Misleading claim spreads online about detection of bubonic plague in China
Multiple Facebook and Twitter posts shared thousands of times claim the World Health Organization (WHO) has said a case of bubonic plague detected in China in early July 2020 is likely to trigger a "severe epidemic". The posts include an additional claim that the US Centers for Disease Control and Prevention (CDC) has said bubonic plague can be spread through cough droplets. The claims are misleading; the WHO has said the bubonic plague case is not high-risk and is “being well managed”; the CDC states bubonic plague is usually caused by flea bites.
The claim was published on Facebook here on July 7, 2020. It has been shared more than 1,700 times.
The post's caption claims to contain accurate information from the WHO and the CDC about bubonic plague.
The photo included in the post shows a wax sculpture that depicts a bubonic plague patient.
The misleading claim circulated online just days after a bubonic plague case was reported in Inner Mongolia, an autonomous region in northern China, on July 5, 2020, according to this AFP report.
The claim is misleading.
'Severe epidemic' claim
The post states in part: "BREAKING: Bubonic plague is back? / A highly contagious and fatal disease confirmed in China and can trigger severe epidemic according to WHO... Modern antibiotics can present complications and death if administered quickly enough."
The claim is misleading; the WHO has in fact said the reported bubonic plague case is “being well managed”.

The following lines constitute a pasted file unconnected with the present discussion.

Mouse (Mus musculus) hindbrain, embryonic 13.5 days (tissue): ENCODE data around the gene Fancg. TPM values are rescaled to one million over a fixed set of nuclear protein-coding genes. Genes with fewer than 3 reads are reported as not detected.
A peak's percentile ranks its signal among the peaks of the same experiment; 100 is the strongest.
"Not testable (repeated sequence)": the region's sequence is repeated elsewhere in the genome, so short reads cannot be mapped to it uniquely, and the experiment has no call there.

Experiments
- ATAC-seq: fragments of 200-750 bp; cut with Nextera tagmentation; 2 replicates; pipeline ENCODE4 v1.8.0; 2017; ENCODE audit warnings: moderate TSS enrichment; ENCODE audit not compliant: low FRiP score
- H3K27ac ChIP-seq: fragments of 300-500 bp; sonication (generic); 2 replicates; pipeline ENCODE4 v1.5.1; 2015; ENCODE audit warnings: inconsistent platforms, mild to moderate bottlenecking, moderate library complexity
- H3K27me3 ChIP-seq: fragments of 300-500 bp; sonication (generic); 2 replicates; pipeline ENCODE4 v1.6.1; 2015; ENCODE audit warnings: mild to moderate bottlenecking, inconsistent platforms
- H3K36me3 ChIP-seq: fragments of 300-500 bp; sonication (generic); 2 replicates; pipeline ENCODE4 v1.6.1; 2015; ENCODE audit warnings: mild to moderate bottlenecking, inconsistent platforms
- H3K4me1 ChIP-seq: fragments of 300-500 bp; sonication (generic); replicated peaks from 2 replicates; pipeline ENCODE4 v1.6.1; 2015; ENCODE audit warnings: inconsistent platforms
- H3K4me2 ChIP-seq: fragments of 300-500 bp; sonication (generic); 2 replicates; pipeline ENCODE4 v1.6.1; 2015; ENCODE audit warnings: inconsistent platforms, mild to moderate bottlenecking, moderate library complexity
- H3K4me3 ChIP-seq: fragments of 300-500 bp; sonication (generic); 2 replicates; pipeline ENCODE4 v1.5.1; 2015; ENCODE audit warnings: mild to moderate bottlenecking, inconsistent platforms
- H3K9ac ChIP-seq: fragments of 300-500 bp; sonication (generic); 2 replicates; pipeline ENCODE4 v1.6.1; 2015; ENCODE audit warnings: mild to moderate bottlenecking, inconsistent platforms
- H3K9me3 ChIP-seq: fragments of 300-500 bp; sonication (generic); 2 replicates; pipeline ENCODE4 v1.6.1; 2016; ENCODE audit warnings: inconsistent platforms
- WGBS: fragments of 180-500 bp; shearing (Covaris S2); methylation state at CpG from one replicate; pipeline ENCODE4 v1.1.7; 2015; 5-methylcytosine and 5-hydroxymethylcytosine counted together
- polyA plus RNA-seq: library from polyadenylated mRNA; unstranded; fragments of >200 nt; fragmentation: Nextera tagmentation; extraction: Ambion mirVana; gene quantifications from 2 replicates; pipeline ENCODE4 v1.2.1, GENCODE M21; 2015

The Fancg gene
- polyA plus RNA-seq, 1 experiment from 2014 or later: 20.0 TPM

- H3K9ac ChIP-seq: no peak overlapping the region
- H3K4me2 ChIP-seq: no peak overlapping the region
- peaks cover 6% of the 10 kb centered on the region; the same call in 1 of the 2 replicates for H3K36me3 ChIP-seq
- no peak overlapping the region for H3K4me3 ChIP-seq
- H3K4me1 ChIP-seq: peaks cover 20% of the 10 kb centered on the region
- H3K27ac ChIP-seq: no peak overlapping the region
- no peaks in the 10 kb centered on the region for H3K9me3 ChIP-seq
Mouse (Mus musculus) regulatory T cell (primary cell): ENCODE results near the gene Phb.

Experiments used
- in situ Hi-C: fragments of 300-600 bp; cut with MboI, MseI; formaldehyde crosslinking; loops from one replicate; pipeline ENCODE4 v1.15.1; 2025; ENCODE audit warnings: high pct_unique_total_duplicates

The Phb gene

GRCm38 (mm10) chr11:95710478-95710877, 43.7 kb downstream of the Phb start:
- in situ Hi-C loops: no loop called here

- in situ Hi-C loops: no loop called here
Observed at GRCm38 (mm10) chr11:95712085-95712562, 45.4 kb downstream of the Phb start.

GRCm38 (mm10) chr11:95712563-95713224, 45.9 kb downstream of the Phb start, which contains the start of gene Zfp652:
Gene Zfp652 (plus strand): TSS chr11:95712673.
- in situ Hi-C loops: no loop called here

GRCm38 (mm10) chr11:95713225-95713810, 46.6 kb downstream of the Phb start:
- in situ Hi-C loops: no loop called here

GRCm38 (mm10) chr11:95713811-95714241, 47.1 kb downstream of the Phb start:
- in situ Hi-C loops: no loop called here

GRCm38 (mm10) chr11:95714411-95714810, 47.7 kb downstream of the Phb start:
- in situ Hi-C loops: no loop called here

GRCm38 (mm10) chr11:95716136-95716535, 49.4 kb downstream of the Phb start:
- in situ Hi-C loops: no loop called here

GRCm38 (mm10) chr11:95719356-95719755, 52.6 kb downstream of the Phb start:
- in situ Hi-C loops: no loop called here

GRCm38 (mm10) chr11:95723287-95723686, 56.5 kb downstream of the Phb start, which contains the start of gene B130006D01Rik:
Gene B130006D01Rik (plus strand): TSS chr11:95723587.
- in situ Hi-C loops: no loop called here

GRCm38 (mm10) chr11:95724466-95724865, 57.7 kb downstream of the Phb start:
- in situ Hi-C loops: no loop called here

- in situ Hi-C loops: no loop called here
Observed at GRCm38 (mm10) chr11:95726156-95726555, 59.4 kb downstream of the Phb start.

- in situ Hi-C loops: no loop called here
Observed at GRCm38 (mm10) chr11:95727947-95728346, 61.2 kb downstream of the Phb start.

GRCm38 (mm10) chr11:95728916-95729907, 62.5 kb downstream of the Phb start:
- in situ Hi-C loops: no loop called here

The bubonic plague is the “most common form of plague and is caused by the bite of an infected flea” according to the WHO.
WHO spokesperson Margaret Harris was quoted in this July 7 AFP report as saying: “We are looking at the case numbers in China. It's being well managed. At the moment, we are not considering it high-risk but we're watching it, monitoring it carefully.”
This WHO information sheet states: “Although plague has been responsible for widespread pandemics throughout history, including the so-called Black Death that caused over 50 million deaths in Europe during the fourteenth century, today it can be easily treated with antibiotics and the use of standard preventative measures.”
'Cough transmission' claim
Another part of the claim states: “Bubonic plague is airborne and can be spread when an infected person coughs, according to the U.S. Centers for Disease Control.”
This is also misleading.
According to the CDC, “Bubonic plague... usually results from the bite of an infected flea.”
Pneumonic plague, another form of the disease that may develop from untreated bubonic plague, “is the only form of plague that can be spread from person to person (by infectious droplets),” the CDC said.